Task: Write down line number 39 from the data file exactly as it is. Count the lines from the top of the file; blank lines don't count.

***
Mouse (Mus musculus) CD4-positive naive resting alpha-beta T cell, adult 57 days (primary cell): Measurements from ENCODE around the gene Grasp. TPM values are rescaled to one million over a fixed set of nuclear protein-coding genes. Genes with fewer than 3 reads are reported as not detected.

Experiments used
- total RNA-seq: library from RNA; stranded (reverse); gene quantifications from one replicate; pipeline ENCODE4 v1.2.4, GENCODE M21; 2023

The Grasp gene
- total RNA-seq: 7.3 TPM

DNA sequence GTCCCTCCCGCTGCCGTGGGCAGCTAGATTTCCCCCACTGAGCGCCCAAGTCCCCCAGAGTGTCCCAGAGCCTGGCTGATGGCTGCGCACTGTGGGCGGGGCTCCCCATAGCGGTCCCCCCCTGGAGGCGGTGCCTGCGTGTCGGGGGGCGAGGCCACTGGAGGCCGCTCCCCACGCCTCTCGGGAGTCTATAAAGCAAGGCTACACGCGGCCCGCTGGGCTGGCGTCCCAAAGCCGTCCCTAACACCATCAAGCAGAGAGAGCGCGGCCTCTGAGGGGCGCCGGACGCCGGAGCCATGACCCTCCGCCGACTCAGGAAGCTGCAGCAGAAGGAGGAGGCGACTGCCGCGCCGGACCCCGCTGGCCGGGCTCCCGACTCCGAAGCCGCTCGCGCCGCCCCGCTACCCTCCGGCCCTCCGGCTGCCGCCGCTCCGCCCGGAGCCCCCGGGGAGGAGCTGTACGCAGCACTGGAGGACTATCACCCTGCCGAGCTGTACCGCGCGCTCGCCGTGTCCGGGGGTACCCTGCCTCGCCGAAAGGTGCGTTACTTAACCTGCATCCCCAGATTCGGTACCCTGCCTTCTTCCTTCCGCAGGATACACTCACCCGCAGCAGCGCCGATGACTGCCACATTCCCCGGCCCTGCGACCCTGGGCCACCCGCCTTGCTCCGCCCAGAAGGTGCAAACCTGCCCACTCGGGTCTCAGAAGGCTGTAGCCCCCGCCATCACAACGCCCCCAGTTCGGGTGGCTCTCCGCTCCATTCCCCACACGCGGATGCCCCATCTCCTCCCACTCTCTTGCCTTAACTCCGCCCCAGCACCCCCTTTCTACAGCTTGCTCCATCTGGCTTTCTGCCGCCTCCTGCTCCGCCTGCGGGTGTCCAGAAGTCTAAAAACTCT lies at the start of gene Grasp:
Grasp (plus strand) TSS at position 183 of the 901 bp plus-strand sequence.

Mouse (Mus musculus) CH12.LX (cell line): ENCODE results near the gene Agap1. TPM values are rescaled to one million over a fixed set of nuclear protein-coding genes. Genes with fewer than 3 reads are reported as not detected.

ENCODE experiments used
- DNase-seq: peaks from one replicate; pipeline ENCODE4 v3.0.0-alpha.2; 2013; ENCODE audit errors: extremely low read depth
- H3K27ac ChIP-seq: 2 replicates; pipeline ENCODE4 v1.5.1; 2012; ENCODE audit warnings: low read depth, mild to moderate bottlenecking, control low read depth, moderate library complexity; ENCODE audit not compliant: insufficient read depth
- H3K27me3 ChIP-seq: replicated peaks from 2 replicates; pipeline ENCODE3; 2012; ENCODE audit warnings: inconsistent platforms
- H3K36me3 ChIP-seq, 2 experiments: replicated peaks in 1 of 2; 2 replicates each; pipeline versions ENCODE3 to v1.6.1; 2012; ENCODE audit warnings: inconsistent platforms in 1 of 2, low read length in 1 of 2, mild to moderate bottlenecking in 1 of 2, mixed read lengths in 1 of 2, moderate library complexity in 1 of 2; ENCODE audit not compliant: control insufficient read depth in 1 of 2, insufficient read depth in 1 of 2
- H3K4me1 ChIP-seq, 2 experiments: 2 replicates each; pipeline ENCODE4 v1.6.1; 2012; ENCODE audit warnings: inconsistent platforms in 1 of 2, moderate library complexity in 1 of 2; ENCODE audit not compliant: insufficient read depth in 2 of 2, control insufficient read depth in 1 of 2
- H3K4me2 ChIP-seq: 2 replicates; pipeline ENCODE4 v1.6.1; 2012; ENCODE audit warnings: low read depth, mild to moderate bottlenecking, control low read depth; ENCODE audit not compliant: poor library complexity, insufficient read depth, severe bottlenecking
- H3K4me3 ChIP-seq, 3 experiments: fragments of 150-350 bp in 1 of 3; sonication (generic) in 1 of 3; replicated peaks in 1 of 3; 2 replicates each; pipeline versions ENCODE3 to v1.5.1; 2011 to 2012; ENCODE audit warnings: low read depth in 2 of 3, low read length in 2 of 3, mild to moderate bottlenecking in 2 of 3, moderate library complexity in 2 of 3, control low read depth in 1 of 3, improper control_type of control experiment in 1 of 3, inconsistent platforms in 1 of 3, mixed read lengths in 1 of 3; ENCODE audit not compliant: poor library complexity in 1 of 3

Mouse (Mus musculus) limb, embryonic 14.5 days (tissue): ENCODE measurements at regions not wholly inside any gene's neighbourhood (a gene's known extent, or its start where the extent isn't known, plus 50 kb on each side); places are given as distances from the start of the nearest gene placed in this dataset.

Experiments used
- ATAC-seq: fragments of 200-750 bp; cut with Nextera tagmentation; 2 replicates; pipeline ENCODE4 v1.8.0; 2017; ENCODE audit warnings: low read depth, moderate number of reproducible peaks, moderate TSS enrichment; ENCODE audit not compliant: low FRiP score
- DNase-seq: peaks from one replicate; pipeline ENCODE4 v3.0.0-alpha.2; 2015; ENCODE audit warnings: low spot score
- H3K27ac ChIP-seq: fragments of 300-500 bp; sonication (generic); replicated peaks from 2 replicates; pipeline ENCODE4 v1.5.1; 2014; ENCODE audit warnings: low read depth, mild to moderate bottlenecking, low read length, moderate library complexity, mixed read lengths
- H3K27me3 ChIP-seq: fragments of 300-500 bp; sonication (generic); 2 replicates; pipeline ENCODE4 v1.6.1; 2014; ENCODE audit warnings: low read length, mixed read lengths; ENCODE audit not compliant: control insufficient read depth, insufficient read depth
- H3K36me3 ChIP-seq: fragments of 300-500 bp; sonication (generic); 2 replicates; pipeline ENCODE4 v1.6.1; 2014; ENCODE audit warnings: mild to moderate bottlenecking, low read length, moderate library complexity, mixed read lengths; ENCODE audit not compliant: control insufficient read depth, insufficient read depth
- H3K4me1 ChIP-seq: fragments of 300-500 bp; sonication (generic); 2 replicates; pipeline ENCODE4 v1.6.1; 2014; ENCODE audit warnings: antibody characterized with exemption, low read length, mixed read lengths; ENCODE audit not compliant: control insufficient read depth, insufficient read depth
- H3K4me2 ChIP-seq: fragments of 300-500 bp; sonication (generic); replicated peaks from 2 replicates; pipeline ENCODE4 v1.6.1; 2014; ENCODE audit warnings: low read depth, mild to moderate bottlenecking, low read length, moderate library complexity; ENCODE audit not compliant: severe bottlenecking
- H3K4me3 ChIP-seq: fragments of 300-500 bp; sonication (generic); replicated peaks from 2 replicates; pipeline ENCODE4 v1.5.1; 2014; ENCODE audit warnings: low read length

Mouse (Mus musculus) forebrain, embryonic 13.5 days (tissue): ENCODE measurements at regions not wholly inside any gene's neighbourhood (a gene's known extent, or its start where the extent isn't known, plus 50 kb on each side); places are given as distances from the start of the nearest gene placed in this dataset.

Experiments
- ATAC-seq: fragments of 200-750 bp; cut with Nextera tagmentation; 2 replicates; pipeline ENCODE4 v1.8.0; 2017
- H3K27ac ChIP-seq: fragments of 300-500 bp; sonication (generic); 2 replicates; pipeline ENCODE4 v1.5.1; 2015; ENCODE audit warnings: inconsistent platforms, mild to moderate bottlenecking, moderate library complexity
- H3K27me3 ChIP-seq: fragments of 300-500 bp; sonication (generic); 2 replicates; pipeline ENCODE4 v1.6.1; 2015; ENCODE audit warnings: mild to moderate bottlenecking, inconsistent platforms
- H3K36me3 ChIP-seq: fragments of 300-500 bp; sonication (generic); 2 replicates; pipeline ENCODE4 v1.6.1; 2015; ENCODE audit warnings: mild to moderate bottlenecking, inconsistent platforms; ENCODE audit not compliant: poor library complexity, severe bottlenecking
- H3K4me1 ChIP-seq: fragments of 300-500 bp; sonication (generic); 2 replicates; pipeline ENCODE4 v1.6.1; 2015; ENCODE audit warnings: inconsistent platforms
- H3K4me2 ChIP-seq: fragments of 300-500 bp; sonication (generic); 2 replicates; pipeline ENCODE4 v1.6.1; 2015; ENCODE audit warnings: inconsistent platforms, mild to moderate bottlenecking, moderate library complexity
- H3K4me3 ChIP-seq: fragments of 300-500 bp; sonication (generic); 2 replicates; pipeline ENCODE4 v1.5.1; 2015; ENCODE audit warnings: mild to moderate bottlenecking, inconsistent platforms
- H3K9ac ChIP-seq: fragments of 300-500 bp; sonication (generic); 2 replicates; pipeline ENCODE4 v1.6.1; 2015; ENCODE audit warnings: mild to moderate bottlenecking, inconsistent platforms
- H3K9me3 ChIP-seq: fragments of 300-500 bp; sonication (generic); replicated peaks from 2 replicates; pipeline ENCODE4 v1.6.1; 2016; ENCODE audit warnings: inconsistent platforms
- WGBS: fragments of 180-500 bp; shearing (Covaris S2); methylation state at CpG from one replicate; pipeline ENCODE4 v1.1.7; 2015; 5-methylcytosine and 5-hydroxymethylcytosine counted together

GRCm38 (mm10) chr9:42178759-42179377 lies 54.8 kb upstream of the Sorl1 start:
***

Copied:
GRCm38 (mm10) chr9:42178759-42179377 lies 54.8 kb upstream of the Sorl1 start: